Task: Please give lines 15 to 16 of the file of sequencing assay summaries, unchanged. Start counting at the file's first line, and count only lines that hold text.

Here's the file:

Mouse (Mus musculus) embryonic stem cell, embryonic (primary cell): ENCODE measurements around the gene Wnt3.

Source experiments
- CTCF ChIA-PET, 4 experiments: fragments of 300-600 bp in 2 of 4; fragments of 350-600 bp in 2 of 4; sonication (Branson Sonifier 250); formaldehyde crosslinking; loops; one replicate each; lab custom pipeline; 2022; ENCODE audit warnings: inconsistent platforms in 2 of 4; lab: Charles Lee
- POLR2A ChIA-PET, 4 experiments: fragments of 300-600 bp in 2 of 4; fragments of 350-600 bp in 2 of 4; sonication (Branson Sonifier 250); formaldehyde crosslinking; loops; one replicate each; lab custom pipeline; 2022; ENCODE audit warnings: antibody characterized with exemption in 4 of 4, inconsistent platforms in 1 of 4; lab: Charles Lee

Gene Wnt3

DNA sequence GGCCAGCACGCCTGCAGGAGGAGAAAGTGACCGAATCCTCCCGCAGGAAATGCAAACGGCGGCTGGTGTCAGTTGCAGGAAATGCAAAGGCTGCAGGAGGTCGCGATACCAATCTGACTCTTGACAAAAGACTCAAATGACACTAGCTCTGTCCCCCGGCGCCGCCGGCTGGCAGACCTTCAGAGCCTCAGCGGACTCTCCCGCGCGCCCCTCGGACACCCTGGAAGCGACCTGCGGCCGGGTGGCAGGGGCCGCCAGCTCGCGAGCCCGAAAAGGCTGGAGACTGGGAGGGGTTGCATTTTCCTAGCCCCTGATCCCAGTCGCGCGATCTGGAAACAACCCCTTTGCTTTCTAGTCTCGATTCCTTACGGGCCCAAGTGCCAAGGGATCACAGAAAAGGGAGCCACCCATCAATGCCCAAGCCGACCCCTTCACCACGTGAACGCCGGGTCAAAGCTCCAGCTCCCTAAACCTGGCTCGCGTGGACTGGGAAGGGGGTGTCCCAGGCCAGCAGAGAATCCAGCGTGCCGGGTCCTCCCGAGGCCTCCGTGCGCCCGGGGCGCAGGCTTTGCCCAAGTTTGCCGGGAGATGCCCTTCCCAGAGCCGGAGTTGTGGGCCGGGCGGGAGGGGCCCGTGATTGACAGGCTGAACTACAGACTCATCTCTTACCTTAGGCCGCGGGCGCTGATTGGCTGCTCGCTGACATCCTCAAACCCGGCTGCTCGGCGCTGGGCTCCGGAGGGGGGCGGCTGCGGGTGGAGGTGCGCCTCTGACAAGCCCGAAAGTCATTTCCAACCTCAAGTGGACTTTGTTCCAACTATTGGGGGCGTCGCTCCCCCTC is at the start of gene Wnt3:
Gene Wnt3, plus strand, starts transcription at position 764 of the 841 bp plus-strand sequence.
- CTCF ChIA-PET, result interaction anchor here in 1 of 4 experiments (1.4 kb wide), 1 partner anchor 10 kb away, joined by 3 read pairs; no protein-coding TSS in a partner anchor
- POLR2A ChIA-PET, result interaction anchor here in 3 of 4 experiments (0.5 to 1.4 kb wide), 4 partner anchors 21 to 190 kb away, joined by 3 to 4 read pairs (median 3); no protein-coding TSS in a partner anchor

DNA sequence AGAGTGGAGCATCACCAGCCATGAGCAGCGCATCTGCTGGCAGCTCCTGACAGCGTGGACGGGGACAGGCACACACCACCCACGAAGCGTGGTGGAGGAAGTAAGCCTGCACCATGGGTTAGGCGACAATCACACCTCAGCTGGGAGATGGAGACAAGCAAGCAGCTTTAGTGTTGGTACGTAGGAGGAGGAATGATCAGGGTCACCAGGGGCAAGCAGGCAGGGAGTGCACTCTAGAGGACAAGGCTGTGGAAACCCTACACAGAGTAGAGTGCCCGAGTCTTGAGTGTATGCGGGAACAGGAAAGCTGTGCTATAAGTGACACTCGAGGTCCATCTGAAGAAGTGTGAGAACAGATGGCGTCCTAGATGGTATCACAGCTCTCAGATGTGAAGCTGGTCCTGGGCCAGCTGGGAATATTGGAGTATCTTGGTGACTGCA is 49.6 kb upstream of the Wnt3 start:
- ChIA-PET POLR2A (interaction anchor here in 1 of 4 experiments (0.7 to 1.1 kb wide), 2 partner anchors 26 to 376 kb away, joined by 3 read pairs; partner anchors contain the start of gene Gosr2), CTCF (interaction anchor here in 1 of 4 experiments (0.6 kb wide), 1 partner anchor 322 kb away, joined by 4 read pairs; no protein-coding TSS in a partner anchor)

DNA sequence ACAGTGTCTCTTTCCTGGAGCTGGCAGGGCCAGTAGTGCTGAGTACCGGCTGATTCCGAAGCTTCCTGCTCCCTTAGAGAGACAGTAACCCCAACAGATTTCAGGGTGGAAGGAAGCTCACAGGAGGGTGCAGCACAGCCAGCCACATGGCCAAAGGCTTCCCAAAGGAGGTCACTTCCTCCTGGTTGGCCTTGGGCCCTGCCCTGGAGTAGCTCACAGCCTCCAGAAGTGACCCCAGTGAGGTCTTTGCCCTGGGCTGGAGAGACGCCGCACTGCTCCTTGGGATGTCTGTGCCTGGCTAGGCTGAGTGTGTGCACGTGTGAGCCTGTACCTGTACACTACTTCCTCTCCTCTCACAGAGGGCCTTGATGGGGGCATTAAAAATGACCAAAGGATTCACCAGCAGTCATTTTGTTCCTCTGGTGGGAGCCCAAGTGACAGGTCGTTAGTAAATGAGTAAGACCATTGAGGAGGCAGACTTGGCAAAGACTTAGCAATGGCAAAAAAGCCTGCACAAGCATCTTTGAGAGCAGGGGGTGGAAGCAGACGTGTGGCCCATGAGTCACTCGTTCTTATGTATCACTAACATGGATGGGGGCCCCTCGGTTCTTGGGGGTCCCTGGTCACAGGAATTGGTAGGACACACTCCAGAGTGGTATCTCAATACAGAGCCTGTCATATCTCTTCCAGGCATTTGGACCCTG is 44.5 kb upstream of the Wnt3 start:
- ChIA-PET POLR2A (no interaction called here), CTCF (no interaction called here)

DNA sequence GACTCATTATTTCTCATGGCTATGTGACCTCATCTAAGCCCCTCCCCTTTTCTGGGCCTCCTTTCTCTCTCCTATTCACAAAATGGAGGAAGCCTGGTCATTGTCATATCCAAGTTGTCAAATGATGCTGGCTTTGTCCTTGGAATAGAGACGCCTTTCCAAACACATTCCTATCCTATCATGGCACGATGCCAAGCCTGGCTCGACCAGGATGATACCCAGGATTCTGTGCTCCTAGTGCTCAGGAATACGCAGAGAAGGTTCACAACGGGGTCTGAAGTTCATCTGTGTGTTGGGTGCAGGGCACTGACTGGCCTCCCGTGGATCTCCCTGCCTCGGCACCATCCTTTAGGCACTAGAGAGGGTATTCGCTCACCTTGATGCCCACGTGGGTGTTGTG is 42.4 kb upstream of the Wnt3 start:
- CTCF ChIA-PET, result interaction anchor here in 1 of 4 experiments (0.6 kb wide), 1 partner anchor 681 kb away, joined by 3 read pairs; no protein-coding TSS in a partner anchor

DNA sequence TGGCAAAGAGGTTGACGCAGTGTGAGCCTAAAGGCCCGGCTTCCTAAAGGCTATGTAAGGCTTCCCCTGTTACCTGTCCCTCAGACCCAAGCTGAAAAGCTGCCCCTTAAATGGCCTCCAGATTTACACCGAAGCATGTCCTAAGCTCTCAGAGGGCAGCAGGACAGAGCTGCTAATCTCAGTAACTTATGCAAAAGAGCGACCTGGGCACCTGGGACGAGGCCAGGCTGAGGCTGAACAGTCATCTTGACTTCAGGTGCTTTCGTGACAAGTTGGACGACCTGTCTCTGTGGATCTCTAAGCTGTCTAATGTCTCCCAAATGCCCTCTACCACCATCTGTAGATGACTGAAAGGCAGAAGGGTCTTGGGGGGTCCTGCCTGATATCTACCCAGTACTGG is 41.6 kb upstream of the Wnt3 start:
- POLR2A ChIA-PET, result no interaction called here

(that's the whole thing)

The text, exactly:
- CTCF ChIA-PET, result interaction anchor here in 1 of 4 experiments (0.6 kb wide), 1 partner anchor 681 kb away, joined by 3 read pairs; no protein-coding TSS in a partner anchor

DNA sequence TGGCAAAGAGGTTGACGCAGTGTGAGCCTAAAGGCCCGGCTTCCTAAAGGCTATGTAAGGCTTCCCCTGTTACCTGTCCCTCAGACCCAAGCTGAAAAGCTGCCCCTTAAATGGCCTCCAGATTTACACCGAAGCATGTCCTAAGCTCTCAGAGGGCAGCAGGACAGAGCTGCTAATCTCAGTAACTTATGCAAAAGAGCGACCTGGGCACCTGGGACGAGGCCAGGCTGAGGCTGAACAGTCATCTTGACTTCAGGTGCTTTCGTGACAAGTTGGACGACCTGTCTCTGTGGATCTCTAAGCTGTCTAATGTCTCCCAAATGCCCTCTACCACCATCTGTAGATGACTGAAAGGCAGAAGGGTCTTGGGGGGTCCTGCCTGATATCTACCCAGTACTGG is 41.6 kb upstream of the Wnt3 start: